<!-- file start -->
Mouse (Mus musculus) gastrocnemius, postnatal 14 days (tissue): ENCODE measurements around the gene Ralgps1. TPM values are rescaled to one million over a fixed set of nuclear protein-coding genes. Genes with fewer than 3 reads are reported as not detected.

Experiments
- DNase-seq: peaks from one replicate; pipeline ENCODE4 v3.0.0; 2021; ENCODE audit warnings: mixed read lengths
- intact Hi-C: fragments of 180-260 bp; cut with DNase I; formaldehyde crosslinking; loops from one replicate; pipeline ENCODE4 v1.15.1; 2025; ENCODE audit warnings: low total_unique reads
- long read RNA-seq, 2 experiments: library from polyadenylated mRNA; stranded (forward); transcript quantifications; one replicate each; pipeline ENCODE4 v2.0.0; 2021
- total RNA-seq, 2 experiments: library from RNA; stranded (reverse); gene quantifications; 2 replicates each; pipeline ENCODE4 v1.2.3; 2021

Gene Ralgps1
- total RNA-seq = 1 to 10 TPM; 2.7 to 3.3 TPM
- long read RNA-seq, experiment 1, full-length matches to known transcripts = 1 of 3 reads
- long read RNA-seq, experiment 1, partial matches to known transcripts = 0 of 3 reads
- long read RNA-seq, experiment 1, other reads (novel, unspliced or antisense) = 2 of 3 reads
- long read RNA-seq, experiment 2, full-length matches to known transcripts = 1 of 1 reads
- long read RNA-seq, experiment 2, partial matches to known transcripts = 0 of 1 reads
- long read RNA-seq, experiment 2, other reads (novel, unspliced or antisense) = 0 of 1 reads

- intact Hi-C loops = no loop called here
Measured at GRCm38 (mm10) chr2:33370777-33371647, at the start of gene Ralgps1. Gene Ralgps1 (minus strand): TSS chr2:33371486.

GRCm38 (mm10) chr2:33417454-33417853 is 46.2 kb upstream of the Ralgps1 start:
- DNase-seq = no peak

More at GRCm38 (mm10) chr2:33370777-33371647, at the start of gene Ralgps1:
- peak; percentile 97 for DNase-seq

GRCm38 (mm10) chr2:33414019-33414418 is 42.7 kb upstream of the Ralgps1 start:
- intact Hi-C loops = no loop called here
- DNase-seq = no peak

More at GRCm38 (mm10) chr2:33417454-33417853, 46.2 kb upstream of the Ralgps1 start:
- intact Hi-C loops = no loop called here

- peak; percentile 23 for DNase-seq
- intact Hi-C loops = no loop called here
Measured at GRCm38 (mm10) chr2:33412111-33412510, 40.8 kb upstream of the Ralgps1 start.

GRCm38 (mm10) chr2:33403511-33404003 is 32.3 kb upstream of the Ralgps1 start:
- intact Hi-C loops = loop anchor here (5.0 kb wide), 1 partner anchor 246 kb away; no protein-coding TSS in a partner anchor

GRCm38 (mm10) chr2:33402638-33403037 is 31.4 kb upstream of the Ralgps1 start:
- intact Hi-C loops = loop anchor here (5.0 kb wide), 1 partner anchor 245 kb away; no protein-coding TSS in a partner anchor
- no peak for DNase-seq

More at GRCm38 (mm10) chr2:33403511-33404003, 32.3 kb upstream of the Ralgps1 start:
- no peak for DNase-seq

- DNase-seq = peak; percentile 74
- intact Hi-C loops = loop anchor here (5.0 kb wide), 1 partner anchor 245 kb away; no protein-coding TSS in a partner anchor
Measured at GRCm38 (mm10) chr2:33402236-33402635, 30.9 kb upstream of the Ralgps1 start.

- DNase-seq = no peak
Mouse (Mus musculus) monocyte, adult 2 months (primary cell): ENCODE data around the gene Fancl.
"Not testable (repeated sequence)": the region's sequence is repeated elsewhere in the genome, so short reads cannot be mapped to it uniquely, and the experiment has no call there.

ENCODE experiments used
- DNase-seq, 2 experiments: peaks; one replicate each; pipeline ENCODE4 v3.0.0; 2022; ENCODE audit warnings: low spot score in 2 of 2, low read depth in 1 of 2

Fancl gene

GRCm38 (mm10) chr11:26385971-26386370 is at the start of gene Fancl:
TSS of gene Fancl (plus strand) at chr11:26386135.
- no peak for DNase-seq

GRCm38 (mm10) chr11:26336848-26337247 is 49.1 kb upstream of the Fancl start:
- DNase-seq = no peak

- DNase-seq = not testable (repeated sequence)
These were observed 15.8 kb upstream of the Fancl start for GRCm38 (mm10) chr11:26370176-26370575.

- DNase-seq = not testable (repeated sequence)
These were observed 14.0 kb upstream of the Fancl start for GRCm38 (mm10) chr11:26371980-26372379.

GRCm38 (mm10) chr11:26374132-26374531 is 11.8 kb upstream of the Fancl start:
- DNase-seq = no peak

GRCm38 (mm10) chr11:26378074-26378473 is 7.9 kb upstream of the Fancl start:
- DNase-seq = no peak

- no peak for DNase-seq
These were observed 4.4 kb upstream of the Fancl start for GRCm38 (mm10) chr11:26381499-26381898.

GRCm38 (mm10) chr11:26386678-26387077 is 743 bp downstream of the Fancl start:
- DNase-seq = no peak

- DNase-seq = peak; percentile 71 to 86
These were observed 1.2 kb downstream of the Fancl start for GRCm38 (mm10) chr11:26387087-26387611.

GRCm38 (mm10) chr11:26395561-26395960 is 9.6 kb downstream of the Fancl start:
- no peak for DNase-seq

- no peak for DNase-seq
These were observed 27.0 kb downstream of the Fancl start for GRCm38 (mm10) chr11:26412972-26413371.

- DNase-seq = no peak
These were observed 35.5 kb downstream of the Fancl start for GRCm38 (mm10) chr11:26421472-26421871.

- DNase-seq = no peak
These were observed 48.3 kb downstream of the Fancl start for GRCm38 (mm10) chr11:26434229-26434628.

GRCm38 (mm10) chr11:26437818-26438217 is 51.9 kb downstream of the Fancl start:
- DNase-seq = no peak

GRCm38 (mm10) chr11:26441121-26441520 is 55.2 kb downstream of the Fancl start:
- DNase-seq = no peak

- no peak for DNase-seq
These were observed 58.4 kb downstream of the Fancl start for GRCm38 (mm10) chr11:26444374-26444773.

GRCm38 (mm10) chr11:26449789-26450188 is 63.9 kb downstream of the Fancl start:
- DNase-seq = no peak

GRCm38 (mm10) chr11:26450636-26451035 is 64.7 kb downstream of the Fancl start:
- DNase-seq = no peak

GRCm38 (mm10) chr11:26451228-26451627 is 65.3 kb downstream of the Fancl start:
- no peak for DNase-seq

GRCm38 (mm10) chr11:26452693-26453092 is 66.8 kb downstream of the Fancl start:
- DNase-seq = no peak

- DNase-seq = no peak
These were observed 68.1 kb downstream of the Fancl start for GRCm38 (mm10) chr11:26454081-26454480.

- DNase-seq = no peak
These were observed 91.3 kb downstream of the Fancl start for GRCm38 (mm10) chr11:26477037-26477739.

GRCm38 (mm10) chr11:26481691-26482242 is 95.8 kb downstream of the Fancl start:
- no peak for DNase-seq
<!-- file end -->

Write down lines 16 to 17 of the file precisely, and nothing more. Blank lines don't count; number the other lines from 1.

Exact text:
Measured at GRCm38 (mm10) chr2:33370777-33371647, at the start of gene Ralgps1. Gene Ralgps1 (minus strand): TSS chr2:33371486.

GRCm38 (mm10) chr2:33417454-33417853 is 46.2 kb upstream of the Ralgps1 start: